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La Palma Volcanic Eruption: Over 22,000 Tremors Later and Entire Villages are Being Buried in Lava
According to Geologists and other scientists monitoring the Cumbre Vieja volcanic mountain ranges, an eruption was not imminent despite the tens of thousands of tremors before the eruption.
The La Palma volcanic eruption came as a surprise to many on Sunday the 19th of September mainly due to scientists’ insistence that a volcanic eruption was “not imminent”. However, it was no surprise also as the Spanish Canaries Island of La Palma had experienced over 22,000 tremors before the onset of the volcanic eruption. Just over a week later now, and the island is covered in a blanket of ash with entire villages being swept away and buried in lava.
Where Scientist Got It Wrong
According to Geologists and other scientists monitoring the Cumbre Vieja volcanic mountain ranges, an eruption was not imminent despite the tens of thousands of tremors before the eruption. The volcano had been inactive for over 50 years with no eruption and this might have misled the scientists into thinking that it had gone overtly inactive. La Palma’s last volcanic eruption was in 1971 and lasted for over 21 days. La Palma, one of the smallest Canary Islands in Spain, is known for its fertile volcanic soil which the island’s farmers depend on for their livelihoods. Sunday’s eruption, however, saw farmers rushing to save their crops before the lava, which is molten rock that turns black when exposed to air, reached their farms.
A volcano is in many ways similar to a pressure cooker and when it reaches maximum pressure, the lava is spewed out in a violent rumble of molten rock that is over 1000 degrees Celsius. Some of the lava falls back into the volcano, creating more pressure that is spewed out again, in a cycle of lava and pressure. As this happens, a huge plume of volcanic ash is released into the air that later falls down to the earth as black ash or soot that can reach levels where it can be likened to snow. As it stands, most of the island is covered in this black ash, which is harmful to humans. The authorities in La Palma have, therefore, been advising residents to wear personal protective eyeglasses and masks to avoid inhaling the volcanic ash or the ash entering their eyes.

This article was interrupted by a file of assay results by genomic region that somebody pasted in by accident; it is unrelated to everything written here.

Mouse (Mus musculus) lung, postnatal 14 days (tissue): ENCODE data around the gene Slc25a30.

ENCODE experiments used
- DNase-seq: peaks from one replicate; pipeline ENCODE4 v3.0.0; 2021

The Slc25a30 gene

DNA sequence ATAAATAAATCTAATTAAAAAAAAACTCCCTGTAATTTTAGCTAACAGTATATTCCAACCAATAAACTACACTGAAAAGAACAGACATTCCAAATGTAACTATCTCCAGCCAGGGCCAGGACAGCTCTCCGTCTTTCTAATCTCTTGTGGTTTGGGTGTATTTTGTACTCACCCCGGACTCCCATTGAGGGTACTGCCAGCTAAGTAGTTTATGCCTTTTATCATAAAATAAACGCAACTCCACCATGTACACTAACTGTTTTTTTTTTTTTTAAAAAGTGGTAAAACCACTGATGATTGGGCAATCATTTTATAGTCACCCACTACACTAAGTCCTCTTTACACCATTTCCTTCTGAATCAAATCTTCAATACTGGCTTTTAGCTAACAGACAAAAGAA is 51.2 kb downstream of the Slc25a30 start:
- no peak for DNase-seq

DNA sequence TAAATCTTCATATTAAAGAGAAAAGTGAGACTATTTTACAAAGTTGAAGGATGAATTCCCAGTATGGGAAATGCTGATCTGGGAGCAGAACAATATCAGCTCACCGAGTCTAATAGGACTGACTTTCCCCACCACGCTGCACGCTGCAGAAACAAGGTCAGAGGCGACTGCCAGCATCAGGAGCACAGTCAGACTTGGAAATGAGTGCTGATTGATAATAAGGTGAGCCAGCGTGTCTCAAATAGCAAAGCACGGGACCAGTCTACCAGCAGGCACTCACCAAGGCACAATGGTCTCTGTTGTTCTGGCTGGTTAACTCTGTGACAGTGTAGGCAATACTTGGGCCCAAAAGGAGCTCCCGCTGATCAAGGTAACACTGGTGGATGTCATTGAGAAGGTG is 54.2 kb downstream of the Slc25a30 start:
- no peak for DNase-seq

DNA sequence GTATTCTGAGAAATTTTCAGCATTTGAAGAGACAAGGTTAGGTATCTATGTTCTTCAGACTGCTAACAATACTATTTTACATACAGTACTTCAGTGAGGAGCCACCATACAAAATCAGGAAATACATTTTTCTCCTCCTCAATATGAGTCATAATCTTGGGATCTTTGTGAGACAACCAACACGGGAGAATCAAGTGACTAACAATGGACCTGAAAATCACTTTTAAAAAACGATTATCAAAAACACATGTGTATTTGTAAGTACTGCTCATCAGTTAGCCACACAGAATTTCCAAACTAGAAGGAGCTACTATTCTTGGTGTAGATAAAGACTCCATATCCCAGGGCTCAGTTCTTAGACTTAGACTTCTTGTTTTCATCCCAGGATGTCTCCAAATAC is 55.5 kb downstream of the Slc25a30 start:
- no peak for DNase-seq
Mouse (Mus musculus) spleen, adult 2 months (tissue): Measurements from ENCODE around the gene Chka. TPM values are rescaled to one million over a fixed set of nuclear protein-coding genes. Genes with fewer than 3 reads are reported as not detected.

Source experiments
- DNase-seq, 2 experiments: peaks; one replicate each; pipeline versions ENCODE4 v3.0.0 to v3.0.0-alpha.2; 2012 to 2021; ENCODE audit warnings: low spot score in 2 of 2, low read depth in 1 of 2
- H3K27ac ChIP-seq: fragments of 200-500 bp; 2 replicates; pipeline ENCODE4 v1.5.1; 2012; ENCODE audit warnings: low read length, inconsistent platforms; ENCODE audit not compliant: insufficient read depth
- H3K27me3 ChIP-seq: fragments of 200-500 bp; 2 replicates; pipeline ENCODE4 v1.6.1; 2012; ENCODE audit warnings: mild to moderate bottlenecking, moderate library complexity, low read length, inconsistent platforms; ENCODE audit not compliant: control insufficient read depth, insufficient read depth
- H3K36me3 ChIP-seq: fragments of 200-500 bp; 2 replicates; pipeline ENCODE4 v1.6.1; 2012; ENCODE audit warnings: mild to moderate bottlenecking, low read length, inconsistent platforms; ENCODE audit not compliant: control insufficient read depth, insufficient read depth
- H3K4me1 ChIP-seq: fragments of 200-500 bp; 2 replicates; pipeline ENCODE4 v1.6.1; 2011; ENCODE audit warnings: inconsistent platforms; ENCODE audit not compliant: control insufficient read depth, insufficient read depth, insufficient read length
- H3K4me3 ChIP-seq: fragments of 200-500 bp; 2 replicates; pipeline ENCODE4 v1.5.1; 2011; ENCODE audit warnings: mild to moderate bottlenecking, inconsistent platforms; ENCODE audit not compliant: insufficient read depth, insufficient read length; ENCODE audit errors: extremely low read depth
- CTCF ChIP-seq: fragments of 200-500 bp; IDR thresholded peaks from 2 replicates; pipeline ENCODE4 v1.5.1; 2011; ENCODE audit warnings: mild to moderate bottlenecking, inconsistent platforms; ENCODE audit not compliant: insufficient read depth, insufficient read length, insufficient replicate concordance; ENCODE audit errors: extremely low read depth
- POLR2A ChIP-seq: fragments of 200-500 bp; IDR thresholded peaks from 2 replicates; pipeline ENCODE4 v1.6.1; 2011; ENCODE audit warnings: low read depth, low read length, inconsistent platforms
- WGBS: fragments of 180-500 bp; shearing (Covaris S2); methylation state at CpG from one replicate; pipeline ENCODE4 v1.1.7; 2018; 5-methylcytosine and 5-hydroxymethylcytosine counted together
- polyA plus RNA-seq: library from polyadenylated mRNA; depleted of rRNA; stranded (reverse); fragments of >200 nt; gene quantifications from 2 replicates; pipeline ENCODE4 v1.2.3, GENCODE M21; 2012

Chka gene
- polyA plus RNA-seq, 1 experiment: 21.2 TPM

Heading to Sea
When the lava reaches the sea, it will produce harmful gases that could irritate the lungs, eyes, and skin as they are toxic and acidic. As such, La Palma is bracing for a possible evacuation of the affected residents even as over 6,000 residents and 400 tourists have already been evacuated. Those whose homes were affected were given just an hour to evacuate on the onset of the eruption, many of whom have now lost their homes.
La Palma is not known as a ‘touristy’ island, much unlike the other Spanish Canary Islands. However, the volcanic eruption has attracted tourists who have reveled in the ‘joy’ of watching a volcano erupt. Nonetheless, residents feel that it is unfortunate that tourists are enjoying the demise of their homes and the loss of their livelihoods. The eruption is set to last for anywhere between twenty-four and eighty-four days.
What has been Lost so Far
Over 593 acres of land spanning 15.7km have been affected by the lava flow. Fourteen kilometers of roads have already been destroyed, with over 390 buildings either fully destroyed or damaged. The cloud of ash resulting from the eruption has gone as high as 4.5 km, leading to the grounding of flights to and from the island. According to the Spanish Prime Minister, Pedro Sanchez, there could be “very long days ahead”. The Prime Minister was slated to attend the UN General Assembly but canceled and instead traveled to La Palma to assess the situation.